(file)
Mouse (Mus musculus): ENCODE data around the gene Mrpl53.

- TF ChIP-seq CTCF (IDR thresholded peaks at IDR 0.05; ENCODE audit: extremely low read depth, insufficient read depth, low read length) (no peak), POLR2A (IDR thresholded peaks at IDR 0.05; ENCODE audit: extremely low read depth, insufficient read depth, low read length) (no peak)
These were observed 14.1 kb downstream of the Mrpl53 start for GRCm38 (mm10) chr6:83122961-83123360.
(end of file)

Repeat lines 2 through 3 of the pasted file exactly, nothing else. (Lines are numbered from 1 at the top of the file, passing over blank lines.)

- TF ChIP-seq CTCF (IDR thresholded peaks at IDR 0.05; ENCODE audit: extremely low read depth, insufficient read depth, low read length) (no peak), POLR2A (IDR thresholded peaks at IDR 0.05; ENCODE audit: extremely low read depth, insufficient read depth, low read length) (no peak)
These were observed 14.1 kb downstream of the Mrpl53 start for GRCm38 (mm10) chr6:83122961-83123360.